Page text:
With one conflict after another, arising and getting resolved in the Linux development community, the open course community has finally adopted a code of conduct. However, this code of conduct is not meant literally but more accurately describes the various methods to resolve the numerous conflicts that you come across the moment you are introduced to Linux in your Linux course.
In a nutshell the code states that The Linux kernel development effort is both a very personal process as well as requires universal reviews, often leading to criticisms prior to its inclusion in the kernel. This development process is completely in contrast to the traditional method of developing software and has successfully resulted in creating one of the most robust and popular operating system of all time.
Despite the popularity of Linux as an open source operating system which has ultimately caused many to undertake a certified Linux course, it cannot be ignored that once you study the open system project closely you will unfortunately come across a lot of conflict within the community. To begin with, the founder of Linux, Linus Torvalds openly criticises developers when he finds them wrong. Moreover, quite recently a Red Hat Engineer, Poettering along with one of the creators of controversial system publicly picked on and criticised Torvalds for encouraging and involving in hate speech.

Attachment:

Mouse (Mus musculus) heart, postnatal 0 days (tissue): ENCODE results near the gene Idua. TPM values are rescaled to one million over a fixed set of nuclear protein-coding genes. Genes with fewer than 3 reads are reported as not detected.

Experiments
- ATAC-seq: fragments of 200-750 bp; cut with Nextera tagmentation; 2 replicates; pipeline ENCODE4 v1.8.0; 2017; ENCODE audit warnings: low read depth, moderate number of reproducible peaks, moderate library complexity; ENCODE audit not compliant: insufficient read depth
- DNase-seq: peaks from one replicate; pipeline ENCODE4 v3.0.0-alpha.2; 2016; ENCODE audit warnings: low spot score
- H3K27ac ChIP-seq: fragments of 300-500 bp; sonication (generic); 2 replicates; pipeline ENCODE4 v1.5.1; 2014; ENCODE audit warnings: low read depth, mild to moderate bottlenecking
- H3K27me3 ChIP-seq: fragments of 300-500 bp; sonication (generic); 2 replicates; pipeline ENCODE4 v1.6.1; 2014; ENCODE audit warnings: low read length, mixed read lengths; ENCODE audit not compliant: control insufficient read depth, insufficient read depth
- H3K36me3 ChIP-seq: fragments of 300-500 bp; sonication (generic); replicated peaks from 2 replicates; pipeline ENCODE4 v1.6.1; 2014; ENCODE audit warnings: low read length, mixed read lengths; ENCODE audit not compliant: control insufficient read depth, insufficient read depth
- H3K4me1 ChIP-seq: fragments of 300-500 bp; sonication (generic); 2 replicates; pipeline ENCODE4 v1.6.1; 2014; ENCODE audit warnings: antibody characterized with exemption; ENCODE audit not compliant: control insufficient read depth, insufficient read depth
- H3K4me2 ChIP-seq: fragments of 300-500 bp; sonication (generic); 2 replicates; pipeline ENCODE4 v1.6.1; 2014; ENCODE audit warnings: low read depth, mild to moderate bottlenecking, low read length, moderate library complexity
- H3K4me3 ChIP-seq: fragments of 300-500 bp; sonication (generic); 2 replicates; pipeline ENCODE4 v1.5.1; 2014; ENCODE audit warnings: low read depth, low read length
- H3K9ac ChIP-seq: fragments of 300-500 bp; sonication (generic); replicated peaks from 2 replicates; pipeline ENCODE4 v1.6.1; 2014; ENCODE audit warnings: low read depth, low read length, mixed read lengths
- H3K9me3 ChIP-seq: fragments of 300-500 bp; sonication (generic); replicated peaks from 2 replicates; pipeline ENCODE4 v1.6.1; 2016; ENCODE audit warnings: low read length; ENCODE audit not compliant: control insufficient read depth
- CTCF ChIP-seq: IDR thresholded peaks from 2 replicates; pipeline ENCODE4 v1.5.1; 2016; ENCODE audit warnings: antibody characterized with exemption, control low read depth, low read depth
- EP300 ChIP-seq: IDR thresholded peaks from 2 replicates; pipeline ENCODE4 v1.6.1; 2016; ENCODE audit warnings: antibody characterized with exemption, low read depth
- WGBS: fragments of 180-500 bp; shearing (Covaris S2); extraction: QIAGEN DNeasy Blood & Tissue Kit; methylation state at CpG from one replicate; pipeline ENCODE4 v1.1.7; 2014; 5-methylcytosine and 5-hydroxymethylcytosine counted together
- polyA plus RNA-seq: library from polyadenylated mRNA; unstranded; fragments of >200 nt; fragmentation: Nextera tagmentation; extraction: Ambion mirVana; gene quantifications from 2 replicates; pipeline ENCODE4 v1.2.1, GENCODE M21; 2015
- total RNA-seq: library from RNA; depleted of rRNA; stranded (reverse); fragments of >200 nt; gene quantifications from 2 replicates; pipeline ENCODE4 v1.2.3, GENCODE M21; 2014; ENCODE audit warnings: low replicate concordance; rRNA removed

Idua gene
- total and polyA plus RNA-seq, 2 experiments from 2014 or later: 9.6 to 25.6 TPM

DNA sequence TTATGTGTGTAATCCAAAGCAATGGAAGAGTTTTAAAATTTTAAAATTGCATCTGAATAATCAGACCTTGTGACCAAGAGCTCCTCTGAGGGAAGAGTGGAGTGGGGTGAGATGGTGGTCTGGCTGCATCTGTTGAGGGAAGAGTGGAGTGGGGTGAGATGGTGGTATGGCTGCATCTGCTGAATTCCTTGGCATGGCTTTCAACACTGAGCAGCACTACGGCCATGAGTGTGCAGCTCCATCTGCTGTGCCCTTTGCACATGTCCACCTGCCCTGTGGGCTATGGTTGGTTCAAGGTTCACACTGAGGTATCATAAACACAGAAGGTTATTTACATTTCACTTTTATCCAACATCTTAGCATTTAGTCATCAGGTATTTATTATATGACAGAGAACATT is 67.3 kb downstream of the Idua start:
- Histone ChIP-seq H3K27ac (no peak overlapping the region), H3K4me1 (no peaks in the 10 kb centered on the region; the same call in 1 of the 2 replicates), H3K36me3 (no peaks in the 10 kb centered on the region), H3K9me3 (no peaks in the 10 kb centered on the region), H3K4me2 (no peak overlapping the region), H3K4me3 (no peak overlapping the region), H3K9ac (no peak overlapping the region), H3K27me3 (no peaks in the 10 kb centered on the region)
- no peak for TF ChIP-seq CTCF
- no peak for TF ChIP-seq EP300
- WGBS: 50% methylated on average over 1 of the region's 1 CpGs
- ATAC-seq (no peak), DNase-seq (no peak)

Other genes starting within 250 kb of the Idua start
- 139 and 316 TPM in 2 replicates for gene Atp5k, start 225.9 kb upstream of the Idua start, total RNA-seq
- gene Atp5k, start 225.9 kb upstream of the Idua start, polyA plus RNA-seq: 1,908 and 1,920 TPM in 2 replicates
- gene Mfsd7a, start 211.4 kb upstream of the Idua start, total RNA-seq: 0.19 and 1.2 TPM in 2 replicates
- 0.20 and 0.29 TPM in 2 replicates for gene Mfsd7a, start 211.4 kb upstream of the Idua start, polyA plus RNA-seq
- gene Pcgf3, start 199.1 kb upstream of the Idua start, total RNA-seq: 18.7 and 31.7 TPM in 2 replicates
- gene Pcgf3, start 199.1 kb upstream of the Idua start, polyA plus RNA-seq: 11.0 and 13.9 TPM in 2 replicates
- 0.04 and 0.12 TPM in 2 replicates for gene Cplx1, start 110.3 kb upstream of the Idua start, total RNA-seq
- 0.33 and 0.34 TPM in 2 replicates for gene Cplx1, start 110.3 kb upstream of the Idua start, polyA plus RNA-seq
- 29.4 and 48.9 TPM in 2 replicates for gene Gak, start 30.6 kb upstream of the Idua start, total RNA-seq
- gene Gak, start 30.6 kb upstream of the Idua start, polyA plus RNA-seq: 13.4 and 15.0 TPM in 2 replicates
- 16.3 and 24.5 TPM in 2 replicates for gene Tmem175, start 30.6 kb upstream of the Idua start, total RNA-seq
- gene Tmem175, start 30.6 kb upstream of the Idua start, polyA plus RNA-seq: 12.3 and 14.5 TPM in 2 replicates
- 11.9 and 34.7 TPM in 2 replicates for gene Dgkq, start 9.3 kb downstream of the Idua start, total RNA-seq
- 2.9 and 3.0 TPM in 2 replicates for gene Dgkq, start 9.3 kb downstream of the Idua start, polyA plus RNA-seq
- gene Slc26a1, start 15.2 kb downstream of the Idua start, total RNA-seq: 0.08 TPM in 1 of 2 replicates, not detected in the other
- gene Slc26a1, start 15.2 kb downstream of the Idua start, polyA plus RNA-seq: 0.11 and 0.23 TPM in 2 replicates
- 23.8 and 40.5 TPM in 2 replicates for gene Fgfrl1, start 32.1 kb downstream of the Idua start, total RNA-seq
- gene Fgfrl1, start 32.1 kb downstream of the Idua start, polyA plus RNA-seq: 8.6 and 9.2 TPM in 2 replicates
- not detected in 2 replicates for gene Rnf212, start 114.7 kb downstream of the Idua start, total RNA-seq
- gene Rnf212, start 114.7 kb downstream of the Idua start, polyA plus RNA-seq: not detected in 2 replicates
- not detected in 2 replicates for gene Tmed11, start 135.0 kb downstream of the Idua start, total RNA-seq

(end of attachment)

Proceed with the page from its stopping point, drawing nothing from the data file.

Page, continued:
Despite the ineffectiveness of this public address where the only person to suffer was Poettering alone, the incident did give rise to such discussions as how to address and deal with internal conflicts within the Linux Community and simultaneously help developers with proper Linux course to develop better.
The code that was undertaken supports any candidate who has certified Linux course training can develop within the community and if they, in any way feel insulted, humiliated, abused or threatened personally they can contact the Linux Foundation’s Technical Advisory Board or the individual members to address their grievances. This way the conflicts can be resolved with mutual understanding within the community level. After all Linux is a community based operating system and every reviewer of codes should concentrate on the technical aspect and not get personally involved.
If all the developers having Linux course keep their frustrations and anger in control then a conflict free Linux community is possible. Theses ideals were included in the code of conduct which was written down by the leading Linux developer Greg Kroah-Hartman, later signed by 60 developers and accepted into the kernel by Torvalds.